René Descartes once declared, “Cogito ergo sum,” or, “I think, therefore I am.” He gave more priority to left-brain dominance, to the analytical mind that is so skilled at taking our experience of the world apart.
But should we agree with him? In our age where we build explosive atomic weapons but flounder when trying to re-connect or heal raging chronic illness epidemics? Our minds actually function like landscapers shaping our raw consciousness. The word consciousness comes from the Latin conscius, “to know connectively.” This may sound insignificant but not in the light of this discus-sion. Looking at consciousness as more foundational than the mind, we might in Latin say,
“Conscious ergo sum,” or, “I am conscious, therefore I am.”
MIND AS THE LANDSCAPER
The mind uses separate concepts, symbols, and words to focus on or point to an element of awareness. It then, intentionally or not, helps take elements of consciousness selectively apart. For example, when walking along a city street with the idea of a “cement sidewalk,” we are likely mind-directed to look down. When thinking “blue sky,” we are directed to look up. The mind is like a diver who dives into a subtle ocean of sensory consciousness, but not randomly. Again, the mind uses thoughts, concepts and symbols as pointing tools to tell our senses where, how, when and what to separately experience—in the process splitting the waters of consciousness and creating waves. It may lose sight of the original or primordial connectedness of that ocean before it dived in.
ARE OUR ADVANCED MINDS GOOD FOR US?
Over the last 5,000 years, civilizations have advanced their more analytical mental skills. The phenomenal results led humans to build pyramids, create smartphones, develop antibiotics and launch space satellites. Most impacts appear life supportive, but not all. The creation of GMOs or chronic illness epidemics, for example, reveal that something is still amiss. As to individual inner states, 1 out of 5 Americans take psychiatric drugs, 1 out of 4 have a mental illness, and 1 out of 2 adult Americans will become mentally ill during their lifetime. As to children, 1 of 5 already suffer not minor and inconvenient but rather debilitating mental disorders.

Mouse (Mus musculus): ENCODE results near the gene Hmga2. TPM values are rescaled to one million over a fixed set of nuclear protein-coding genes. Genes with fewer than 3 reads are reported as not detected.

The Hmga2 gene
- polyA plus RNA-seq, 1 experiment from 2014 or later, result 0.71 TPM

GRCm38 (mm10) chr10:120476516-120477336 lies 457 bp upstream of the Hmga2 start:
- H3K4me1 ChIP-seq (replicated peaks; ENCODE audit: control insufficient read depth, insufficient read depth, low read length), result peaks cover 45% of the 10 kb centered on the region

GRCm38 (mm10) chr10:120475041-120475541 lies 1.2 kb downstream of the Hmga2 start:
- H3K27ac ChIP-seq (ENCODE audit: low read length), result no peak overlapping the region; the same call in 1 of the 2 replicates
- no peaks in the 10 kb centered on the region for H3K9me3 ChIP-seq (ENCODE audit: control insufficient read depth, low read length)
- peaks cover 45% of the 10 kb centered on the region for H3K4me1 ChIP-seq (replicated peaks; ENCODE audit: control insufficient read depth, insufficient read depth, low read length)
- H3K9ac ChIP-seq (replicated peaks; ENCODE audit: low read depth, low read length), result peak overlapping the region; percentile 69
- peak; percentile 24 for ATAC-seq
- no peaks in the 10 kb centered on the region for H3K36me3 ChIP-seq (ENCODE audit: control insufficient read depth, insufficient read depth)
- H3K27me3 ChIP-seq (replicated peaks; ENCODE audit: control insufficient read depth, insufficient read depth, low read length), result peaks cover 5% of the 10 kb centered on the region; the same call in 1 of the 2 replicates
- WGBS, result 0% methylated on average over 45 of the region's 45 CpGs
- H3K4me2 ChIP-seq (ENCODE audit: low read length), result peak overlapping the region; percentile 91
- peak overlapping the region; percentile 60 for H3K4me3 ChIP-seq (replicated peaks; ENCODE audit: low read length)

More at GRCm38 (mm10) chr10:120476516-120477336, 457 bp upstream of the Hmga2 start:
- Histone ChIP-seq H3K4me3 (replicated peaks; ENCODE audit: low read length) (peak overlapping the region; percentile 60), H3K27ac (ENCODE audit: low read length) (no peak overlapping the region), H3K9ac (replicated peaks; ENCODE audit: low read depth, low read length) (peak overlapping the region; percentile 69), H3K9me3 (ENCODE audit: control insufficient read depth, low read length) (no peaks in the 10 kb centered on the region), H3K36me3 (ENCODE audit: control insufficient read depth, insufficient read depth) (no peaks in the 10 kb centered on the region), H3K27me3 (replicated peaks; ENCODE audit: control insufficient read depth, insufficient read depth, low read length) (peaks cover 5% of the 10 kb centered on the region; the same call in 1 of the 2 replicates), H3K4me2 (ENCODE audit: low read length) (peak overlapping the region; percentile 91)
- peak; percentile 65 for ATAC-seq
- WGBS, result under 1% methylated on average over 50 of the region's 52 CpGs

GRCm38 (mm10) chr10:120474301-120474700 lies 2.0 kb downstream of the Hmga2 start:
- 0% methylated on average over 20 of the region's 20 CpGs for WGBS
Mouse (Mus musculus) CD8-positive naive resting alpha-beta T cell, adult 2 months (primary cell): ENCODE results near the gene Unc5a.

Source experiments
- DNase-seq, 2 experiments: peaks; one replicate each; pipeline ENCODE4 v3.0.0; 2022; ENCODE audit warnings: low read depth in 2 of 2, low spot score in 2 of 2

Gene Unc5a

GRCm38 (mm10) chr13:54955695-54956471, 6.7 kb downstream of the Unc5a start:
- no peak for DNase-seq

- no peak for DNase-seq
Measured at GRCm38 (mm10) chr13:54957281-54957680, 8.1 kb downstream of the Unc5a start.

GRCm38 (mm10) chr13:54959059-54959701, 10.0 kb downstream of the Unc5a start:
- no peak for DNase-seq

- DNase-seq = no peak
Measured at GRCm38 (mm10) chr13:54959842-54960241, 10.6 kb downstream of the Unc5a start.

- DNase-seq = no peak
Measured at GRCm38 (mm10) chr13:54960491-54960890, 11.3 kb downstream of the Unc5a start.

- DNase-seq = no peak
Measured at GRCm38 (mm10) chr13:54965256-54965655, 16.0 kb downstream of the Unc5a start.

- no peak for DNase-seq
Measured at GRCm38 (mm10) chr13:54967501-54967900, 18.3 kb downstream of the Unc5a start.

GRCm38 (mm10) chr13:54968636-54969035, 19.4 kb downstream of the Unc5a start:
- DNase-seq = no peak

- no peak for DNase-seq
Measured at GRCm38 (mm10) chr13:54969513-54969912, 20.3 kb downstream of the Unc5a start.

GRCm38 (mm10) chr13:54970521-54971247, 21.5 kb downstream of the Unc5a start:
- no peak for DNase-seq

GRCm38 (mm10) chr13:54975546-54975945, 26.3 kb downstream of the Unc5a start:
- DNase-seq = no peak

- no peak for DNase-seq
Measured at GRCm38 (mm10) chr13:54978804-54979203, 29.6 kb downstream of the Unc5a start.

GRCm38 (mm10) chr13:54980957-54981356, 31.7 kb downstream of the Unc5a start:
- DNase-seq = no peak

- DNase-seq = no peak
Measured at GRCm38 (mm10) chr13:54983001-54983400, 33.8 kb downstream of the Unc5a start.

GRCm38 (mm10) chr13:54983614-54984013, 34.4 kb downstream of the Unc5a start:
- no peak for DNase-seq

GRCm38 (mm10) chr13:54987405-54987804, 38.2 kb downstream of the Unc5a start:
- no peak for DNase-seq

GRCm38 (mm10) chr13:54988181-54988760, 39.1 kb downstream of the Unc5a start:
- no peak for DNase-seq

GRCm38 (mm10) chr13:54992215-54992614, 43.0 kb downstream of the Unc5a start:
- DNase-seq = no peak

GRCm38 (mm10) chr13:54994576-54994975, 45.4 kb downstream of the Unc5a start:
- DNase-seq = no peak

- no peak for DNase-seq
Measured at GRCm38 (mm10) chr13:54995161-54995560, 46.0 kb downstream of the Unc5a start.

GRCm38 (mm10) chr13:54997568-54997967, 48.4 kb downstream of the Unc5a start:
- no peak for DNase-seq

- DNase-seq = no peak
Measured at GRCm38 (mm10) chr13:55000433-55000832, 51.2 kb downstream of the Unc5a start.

It is no doubt important to retrace our cultural steps, our collective right/left brain polarity or what built the modern psyche, but it seems more urgent to ad-dress the acceleration in mental health epidemics—including autism, Alzheimer’s disease, attention deficit disorder, anxiety, personality disorders, depression, schizophrenia, and much more. It’s time to focus on what might help those with such disorders for these purposes:
- Attain a clearer, cleaner mental view of life,
- Focus attention to positive, meaningful organization and undoing chaos,
- Maintain a healthy short-term memory, and
- Think with speed, agility and flexibility.
Regular sweats: Either athletic sweats or saunas help remove toxins from the whole body, including brain cells.
Lifting brain fog: Turmeric seems the most anti inflammatory of spices, but is poorly absorbed. Use more absorbable liposomal turmeric with concentrated curcumin, along with liposomal B12, and nutritional yeast for the wider B-complex. Sometimes other herbs help synergistically such as Ayurvedic-sourced Bacopa and Chinese-sourced Huperzine A.
Regular exercise: Cardiovascular exercise improves brain circulation and yoga exercises help us meditatively relax.
Fasting: Ridding the body of toxins that make life numb or unbearable.
Adequate sleep: During sleep, the mind detoxes and reconnects its inner light.
Adequate dietary minerals: Certain minerals, like magnesium, help relax both body and mind. Sprouts and raw green vegetables are especially mineral-rich.
Brain wave technologies: High-tech means exist to stimulate brain waves that help with relaxation.
Consciousness-connective thinking: We concentrate on more positive constructive, and nurturing thoughts to replace hateful, disruptive or harmful negative thoughts.
Emptying the mind: We either quiet the mind by empty-ing it of negative thoughts or, since the conceptual mind has this innate talent to split elements of connected awareness apart, we empty this conceptual mind entirely for a more peaceful state.Meditation by itself is a powerful way to detox the mind. This can involve many useful visualizations:
- Deepest relaxing: We imagine supreme or penultimate relaxation.
- Completely letting go: All stresses and/or conflicts are let go.
Sense of melting: We release tense rigidity in favor of a relaxed flowing.
- Imagining sounds: We imagine sounds like “om” or the Hebrew word “shalom,” meaning peace.
- Imagining more sensory relaxation: We imagine relaxing smells, tastes, and touching.
- Life-loved and blessed: We imagine warmth enveloping us, like the love of parents.
Ultimately, the negative thinking creating mental toxicity is diluted by engaging more “connective-consciousness” modes of thinking or is eliminated by removing divisive and negative thoughts altogether. One way or another, we detox mentally.
| Article by NATHAN BATALLION, PhD |